Political speech is at the core of First Amendment protections. It has long been safe from “prior restraint” and surrounded with broad protections, particularly in debatable questions of opinion and mixed questions of opinion and fact. It appears some overzelaous law enforcement perssonnel are going to shield Obama from the most anodyne criticisms under the rubric of combatting lies. Historically, the good sense of the American people, the news media, and the campaigns themselves performed this function.

What now will happen when people say Obama has associated with terrorists (he has) or visited Pakistan as a young man (he did) or went to a church that spewed anti-American hatred for twenty years (he did that too). Will these facts be labeled lies? Will the zealousness of his enthralled supporters undermine one of the most important American rights in the name of combatting hate and rumors? Obama’s rhetoric is the language of censorship nearly everywhere: it’s always cited as necessary to stop corruption and agitation. It’s the language of Huge Chavez and Valdimir Lenin alike.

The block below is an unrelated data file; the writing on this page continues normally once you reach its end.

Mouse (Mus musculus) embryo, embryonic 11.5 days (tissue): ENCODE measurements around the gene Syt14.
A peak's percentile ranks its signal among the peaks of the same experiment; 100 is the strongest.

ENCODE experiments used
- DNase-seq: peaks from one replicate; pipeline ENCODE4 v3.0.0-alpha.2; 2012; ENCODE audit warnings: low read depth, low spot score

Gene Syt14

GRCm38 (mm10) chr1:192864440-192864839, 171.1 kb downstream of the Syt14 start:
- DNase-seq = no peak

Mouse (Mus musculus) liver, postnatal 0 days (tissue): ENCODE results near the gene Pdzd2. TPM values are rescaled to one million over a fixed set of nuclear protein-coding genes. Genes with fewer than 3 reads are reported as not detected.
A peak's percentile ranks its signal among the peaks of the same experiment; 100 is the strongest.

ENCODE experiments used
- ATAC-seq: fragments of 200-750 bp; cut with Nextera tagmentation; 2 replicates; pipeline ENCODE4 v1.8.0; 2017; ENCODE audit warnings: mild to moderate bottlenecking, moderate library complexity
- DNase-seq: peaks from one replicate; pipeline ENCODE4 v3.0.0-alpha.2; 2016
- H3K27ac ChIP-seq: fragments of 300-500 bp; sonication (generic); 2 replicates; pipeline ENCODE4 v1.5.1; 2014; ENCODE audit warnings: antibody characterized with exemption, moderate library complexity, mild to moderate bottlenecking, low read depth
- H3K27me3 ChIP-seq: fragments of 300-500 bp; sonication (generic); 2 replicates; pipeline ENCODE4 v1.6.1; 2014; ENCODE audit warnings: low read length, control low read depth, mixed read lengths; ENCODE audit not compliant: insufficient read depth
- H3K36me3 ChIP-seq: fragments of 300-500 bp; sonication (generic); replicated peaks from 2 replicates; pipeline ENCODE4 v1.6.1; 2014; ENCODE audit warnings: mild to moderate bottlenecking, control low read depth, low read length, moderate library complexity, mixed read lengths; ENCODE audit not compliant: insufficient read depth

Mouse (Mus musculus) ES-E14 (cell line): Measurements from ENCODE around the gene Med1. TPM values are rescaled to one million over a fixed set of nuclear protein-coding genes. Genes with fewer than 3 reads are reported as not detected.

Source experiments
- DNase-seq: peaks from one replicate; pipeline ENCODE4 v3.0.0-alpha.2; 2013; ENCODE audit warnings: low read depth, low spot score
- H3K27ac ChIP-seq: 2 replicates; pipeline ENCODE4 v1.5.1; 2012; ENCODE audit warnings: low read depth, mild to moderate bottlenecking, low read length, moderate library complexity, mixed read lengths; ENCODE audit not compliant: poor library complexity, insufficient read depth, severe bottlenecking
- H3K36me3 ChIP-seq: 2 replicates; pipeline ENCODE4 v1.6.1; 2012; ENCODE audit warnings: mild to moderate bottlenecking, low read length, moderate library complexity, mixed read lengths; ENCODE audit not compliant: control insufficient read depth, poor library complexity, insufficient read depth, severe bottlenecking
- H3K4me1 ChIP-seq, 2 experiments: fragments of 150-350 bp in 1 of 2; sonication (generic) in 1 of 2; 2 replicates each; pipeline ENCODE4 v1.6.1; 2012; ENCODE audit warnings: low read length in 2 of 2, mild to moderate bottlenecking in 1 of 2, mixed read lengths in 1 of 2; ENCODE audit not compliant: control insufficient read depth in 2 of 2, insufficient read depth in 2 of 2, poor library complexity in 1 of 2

Bush’s exercises of power are subject to a great deal of skepticism and media criticism, as well as resistance from his own party. This is overall a good thing. Who, however, will resist Obama when his favorite charge–racism–will be levied so promiscuously at those frail creatures of the media and the cultural elite, and elite which is easily stopped in its tracks by the very suggestion?

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In Canada, Europe, and elsewhere there is a steady decline in free speech.  Like many other assaults on freedom–the welfare state, affirmative action–this is an assault perpetrated in the name of equality.  In the Jena Six incident in Louisiana, it was disturbing to hear so many Americans, black and white, calling for criminal investigations of young boys for a mischievous, if tasteless, presentation of nooses in school.  The new face of oppression, like the old one, will come with smiles, it will be here “for our own good,” and its functionaries will remind us they’re doing this only so that we can all get along.

Without getting into all the nuances, all conservatives should agree that the “hate speech” trend is one that will suffocate the crown jewel of European and North American civilization:  free debate, free inquiry, idiosyncratic individualism, and a commitment to truth.  The exchange below is chilling, not least because the inquisitor is so bland, like a human resources specialist that can also throw you in jail.